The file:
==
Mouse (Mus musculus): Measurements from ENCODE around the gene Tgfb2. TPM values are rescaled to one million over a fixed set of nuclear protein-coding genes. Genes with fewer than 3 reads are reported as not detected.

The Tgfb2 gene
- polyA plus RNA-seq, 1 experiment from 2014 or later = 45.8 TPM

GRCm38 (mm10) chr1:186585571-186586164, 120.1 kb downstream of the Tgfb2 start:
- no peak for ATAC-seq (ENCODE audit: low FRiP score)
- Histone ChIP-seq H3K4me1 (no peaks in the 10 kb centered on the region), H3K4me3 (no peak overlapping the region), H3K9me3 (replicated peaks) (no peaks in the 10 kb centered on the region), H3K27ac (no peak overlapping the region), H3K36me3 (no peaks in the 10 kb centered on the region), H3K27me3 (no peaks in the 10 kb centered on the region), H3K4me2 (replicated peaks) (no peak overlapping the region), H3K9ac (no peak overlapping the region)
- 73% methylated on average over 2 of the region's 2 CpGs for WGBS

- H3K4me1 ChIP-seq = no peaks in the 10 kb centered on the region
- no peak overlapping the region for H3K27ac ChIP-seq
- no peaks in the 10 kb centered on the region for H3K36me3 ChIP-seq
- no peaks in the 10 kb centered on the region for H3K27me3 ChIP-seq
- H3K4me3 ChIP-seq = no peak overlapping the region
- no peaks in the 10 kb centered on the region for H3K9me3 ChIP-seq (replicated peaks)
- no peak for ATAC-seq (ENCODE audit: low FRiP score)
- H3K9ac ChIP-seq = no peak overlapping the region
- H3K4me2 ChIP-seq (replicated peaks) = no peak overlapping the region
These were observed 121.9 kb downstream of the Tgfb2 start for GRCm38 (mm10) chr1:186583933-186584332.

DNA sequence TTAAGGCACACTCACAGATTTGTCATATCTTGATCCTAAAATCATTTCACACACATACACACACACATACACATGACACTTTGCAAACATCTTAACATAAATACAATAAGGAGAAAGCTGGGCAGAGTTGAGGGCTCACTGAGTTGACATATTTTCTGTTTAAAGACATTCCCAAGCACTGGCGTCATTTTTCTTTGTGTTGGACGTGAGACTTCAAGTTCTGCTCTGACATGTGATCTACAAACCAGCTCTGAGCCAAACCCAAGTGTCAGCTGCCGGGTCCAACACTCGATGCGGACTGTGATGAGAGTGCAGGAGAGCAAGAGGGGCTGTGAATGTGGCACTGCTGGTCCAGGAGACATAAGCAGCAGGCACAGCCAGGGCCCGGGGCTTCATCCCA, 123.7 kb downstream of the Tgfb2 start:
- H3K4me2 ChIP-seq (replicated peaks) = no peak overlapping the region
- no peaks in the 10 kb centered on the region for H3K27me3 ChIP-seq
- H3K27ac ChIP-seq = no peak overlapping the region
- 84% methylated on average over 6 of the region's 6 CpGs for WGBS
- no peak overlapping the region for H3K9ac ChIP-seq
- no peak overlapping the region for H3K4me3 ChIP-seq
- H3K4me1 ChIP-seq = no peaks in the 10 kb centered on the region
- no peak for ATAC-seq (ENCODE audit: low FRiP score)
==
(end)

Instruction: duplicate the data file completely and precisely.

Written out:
Mouse (Mus musculus): Measurements from ENCODE around the gene Tgfb2. TPM values are rescaled to one million over a fixed set of nuclear protein-coding genes. Genes with fewer than 3 reads are reported as not detected.

The Tgfb2 gene
- polyA plus RNA-seq, 1 experiment from 2014 or later = 45.8 TPM

GRCm38 (mm10) chr1:186585571-186586164, 120.1 kb downstream of the Tgfb2 start:
- no peak for ATAC-seq (ENCODE audit: low FRiP score)
- Histone ChIP-seq H3K4me1 (no peaks in the 10 kb centered on the region), H3K4me3 (no peak overlapping the region), H3K9me3 (replicated peaks) (no peaks in the 10 kb centered on the region), H3K27ac (no peak overlapping the region), H3K36me3 (no peaks in the 10 kb centered on the region), H3K27me3 (no peaks in the 10 kb centered on the region), H3K4me2 (replicated peaks) (no peak overlapping the region), H3K9ac (no peak overlapping the region)
- 73% methylated on average over 2 of the region's 2 CpGs for WGBS

- H3K4me1 ChIP-seq = no peaks in the 10 kb centered on the region
- no peak overlapping the region for H3K27ac ChIP-seq
- no peaks in the 10 kb centered on the region for H3K36me3 ChIP-seq
- no peaks in the 10 kb centered on the region for H3K27me3 ChIP-seq
- H3K4me3 ChIP-seq = no peak overlapping the region
- no peaks in the 10 kb centered on the region for H3K9me3 ChIP-seq (replicated peaks)
- no peak for ATAC-seq (ENCODE audit: low FRiP score)
- H3K9ac ChIP-seq = no peak overlapping the region
- H3K4me2 ChIP-seq (replicated peaks) = no peak overlapping the region
These were observed 121.9 kb downstream of the Tgfb2 start for GRCm38 (mm10) chr1:186583933-186584332.

DNA sequence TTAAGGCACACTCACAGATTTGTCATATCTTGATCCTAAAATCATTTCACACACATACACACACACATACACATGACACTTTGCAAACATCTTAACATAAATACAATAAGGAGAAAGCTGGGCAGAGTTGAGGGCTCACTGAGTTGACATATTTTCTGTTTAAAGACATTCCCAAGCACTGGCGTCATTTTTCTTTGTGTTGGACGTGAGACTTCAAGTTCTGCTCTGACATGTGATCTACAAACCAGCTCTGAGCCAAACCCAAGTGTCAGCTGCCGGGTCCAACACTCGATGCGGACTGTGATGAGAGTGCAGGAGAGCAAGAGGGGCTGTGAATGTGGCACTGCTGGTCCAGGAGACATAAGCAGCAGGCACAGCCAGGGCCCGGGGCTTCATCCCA, 123.7 kb downstream of the Tgfb2 start:
- H3K4me2 ChIP-seq (replicated peaks) = no peak overlapping the region
- no peaks in the 10 kb centered on the region for H3K27me3 ChIP-seq
- H3K27ac ChIP-seq = no peak overlapping the region
- 84% methylated on average over 6 of the region's 6 CpGs for WGBS
- no peak overlapping the region for H3K9ac ChIP-seq
- no peak overlapping the region for H3K4me3 ChIP-seq
- H3K4me1 ChIP-seq = no peaks in the 10 kb centered on the region
- no peak for ATAC-seq (ENCODE audit: low FRiP score)